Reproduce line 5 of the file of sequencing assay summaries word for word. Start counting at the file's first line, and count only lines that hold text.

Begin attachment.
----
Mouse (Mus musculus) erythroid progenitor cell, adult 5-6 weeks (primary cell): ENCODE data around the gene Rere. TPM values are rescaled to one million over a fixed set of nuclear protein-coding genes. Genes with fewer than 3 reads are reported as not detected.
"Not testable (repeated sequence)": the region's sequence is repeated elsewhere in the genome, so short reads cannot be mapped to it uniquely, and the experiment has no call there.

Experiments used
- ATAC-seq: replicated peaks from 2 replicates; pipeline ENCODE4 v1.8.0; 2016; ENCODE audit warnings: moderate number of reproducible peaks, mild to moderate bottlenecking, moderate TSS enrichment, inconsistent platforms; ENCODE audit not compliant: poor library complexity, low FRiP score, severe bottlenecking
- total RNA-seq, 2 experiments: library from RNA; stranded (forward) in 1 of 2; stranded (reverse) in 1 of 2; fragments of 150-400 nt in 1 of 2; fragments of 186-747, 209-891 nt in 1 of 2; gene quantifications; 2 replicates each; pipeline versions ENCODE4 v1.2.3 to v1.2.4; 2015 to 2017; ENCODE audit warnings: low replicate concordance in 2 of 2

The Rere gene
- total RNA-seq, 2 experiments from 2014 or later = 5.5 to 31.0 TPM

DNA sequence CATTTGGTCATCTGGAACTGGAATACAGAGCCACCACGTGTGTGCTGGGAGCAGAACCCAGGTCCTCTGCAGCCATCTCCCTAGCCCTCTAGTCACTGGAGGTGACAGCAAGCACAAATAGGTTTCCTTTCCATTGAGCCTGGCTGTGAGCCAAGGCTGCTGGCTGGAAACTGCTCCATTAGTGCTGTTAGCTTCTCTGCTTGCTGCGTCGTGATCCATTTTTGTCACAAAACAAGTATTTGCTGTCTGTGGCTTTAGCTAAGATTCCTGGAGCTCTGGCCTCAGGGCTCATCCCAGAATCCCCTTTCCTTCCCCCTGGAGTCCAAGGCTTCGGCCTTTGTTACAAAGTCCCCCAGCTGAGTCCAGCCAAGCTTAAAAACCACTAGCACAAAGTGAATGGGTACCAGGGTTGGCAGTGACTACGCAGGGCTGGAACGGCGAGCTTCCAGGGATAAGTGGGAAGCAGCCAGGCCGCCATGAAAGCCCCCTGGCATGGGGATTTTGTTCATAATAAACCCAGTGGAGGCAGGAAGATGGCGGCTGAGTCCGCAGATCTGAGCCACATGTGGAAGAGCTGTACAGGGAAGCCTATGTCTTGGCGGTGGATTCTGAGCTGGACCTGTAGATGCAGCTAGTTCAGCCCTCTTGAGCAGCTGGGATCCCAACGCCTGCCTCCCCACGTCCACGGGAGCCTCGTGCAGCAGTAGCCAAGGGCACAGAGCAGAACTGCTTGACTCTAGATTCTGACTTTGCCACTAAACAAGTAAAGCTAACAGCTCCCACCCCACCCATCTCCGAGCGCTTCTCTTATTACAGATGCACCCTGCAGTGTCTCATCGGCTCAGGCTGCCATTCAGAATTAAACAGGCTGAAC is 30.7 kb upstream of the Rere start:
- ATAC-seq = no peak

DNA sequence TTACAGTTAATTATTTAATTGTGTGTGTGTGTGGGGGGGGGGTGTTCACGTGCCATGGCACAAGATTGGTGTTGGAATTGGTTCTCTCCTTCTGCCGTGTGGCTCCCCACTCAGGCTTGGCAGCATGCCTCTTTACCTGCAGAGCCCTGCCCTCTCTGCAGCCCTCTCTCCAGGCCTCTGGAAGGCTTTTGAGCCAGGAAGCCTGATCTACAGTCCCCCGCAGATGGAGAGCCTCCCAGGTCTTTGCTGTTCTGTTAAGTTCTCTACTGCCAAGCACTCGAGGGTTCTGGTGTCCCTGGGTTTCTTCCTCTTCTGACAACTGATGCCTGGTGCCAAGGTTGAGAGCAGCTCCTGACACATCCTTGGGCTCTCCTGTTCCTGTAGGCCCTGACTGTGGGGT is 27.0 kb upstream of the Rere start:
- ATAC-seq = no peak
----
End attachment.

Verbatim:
- total RNA-seq, 2 experiments: library from RNA; stranded (forward) in 1 of 2; stranded (reverse) in 1 of 2; fragments of 150-400 nt in 1 of 2; fragments of 186-747, 209-891 nt in 1 of 2; gene quantifications; 2 replicates each; pipeline versions ENCODE4 v1.2.3 to v1.2.4; 2015 to 2017; ENCODE audit warnings: low replicate concordance in 2 of 2